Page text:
The Jobs Most at Risk of Redundancy
It is likely that at some point in everybody’s career they will find themselves in a position where they face the threat of redundancy.
Most sectors will go through highs and lows in terms of how many redundancies they make, but there are some industries and sectors where jobs will always be in a vulnerable position.
Distribution, Hotels and RestaurantsThe latest figures from the National Office of Statistics show the distribution, hotels and restaurant trade suffered the most redundancies in the first quarter of 2010.The redundancy rate for people working in this sector was just over 26%. The sector has been one of the worst hit since the start of the financial crisis. In 1998 the sector had one of the lowest rates of redundancies.
When times are tough luxuries such as eating out and short breaks are the first to go. Although the sector is suffering at the moment when the market picks up it is likely to be a buoyant sector again as people start to splash out on life’s little luxuries.
Financial and Business ServicesIt comes as little surprise that the finance and business sector has been one of the worst hit in the financial crisis. It is the sector with the highest rate of redundancies. It suffered a 20% redundancy rate in Q1 of 2010, surprisingly though this rate has held steady over the past 12 years. Even at the peak of the financial boom the redundancy rate was still between 15-20%. Like the hotel and catering sectors though finance is a sector that will always have a role to play. Although this role has condensed in recent times the sector has put the worst behind it and should hopefully not see any more widespread redundancies.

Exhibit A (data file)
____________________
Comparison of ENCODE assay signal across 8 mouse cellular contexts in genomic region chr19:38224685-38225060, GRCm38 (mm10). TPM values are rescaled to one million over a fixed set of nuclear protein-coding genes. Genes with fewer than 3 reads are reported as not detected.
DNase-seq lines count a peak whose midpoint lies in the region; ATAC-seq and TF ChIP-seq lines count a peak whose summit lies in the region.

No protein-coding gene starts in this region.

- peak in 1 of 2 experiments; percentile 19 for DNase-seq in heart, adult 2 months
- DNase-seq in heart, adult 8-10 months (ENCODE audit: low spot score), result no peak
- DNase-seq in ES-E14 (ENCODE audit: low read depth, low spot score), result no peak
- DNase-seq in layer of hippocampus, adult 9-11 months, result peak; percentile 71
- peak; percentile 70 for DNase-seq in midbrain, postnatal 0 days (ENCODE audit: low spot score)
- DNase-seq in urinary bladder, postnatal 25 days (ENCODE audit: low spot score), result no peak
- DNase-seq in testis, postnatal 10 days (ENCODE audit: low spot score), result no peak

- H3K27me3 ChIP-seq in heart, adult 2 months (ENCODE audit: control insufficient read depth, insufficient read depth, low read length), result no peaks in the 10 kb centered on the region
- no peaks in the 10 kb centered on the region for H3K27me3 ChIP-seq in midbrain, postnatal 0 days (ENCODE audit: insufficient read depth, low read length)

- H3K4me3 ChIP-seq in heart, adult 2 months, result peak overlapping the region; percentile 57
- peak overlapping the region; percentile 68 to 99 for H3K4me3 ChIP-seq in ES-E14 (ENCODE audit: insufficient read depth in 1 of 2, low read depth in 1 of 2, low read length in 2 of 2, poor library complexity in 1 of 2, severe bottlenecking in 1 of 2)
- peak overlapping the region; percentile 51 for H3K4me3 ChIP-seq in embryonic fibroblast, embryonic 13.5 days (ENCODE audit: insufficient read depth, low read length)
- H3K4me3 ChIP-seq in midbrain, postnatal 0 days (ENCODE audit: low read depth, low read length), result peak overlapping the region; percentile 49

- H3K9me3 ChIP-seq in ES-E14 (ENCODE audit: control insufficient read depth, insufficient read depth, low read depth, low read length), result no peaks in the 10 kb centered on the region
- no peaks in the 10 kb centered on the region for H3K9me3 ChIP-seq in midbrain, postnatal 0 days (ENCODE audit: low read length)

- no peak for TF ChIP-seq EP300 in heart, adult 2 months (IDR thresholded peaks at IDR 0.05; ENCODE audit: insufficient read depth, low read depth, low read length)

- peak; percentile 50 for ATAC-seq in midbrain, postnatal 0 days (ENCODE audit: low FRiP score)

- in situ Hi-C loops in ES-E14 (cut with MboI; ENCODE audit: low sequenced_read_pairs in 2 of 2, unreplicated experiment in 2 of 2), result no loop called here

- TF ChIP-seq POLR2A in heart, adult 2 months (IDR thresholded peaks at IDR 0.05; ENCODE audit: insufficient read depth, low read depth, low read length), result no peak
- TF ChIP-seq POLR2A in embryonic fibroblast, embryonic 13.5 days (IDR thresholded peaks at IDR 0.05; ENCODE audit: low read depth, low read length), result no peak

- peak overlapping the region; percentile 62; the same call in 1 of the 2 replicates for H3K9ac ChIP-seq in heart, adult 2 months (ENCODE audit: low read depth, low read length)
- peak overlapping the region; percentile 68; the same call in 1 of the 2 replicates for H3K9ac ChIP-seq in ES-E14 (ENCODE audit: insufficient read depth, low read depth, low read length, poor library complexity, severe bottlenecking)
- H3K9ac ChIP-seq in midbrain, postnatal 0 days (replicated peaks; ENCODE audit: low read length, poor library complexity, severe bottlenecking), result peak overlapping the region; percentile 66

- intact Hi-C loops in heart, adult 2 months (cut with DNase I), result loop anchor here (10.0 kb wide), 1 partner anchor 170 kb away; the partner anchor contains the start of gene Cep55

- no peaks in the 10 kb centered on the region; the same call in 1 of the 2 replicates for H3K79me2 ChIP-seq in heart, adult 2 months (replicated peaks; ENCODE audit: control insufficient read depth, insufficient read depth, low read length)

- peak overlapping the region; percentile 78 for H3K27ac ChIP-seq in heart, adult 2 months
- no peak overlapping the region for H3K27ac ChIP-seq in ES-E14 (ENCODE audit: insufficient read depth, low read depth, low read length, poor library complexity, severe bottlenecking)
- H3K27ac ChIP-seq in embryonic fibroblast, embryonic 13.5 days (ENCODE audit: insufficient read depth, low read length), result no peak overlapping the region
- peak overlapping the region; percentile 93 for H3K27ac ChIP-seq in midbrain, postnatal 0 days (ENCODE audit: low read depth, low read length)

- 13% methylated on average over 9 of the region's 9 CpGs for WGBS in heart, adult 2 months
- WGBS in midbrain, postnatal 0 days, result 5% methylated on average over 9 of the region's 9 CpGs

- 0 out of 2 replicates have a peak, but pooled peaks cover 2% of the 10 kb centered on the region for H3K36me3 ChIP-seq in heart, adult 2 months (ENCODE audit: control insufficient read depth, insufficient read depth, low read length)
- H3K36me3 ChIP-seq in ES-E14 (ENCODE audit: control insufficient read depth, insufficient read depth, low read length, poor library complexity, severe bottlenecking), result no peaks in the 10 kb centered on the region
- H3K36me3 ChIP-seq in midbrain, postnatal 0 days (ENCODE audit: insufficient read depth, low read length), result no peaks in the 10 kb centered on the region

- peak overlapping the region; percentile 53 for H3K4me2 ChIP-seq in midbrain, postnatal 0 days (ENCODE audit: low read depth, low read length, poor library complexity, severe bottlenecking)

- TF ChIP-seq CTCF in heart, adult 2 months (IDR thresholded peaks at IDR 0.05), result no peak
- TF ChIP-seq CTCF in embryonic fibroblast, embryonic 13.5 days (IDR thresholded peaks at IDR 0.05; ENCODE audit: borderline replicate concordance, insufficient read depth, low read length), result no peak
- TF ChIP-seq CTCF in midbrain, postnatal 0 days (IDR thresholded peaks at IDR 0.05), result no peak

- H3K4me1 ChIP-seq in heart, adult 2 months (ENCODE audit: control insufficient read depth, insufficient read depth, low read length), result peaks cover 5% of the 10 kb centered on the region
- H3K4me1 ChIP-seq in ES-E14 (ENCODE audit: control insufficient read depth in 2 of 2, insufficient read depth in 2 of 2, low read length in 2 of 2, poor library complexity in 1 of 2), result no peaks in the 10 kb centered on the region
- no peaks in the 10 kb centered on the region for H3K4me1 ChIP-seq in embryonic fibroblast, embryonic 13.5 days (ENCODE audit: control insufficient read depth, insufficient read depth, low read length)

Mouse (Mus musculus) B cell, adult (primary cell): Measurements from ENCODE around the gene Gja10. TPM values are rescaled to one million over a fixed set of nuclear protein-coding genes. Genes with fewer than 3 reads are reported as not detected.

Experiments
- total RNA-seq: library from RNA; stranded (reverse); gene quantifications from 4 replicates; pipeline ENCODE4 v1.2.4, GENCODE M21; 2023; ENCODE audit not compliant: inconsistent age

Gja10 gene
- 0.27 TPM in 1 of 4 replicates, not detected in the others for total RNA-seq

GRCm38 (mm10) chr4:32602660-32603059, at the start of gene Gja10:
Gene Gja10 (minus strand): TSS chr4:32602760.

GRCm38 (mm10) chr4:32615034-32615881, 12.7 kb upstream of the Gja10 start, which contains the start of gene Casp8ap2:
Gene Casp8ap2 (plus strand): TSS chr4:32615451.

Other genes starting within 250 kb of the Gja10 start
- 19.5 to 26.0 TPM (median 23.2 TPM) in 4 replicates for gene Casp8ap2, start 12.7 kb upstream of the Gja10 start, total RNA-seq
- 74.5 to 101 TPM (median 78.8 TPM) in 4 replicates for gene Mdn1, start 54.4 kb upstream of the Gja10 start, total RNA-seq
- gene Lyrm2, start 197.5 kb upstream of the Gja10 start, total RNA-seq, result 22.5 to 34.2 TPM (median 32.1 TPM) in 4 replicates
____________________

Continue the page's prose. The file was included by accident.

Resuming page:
ManufacturingThe manufacturing trade has always had a rollercoaster ride in terms of redundancies. It is currently the third worst sector to work for in terms of redundancies, but has made an improvement since 2001 – 2003 when it has a redundancy rate close to 40%. Its redundancy rate is now roughly half of what it was at 16%. Job losses in the manufacturing trade come as a result of firms cutting down on new large scale projects. Over the years the UK has had big chunks of its manufacturing trade eaten up by other countries who can offer more competitive pricing and more advanced technology.
ConstructionBelieve it or not, the construction industry is one of safer sectors you can work in and has a redundancy rate of around 15%. This has increased steadily over the years and it is likely it will increase even more in the coming years. The government’s planned spending cuts mean large construction projects that were due to take place may be cancelled.
Transport and CommunicationsThe transport sector has the second lowest rate of redundancies, with a rate of around 7%. The sector has always had a low rate of redundancies and it looks set to stay that way. The government is always investing in transport and the role of train and bus workers will never be eradicated as they are vital public services. The airline industry has been one of the worst affected areas in terms of redundancies of late, but this has been balanced by the government’s investment in new rail links.
Public Administration and HealthThis sector had the lowest number of redundancies in the first part of 2010 and it looks set to stay this way. The government is reluctant to make any cuts to the health service and public administration. Although the sector might not have a high rate of redundancies it is also not recruiting on a large scale.
No sector is 100% safe from redundancies and just because one sector is safe this year it does not necessarily mean it will be the following year. You should not let the threat of redundancies influence your chosen career path but you should keep it in mind if you are thinking of changing your career.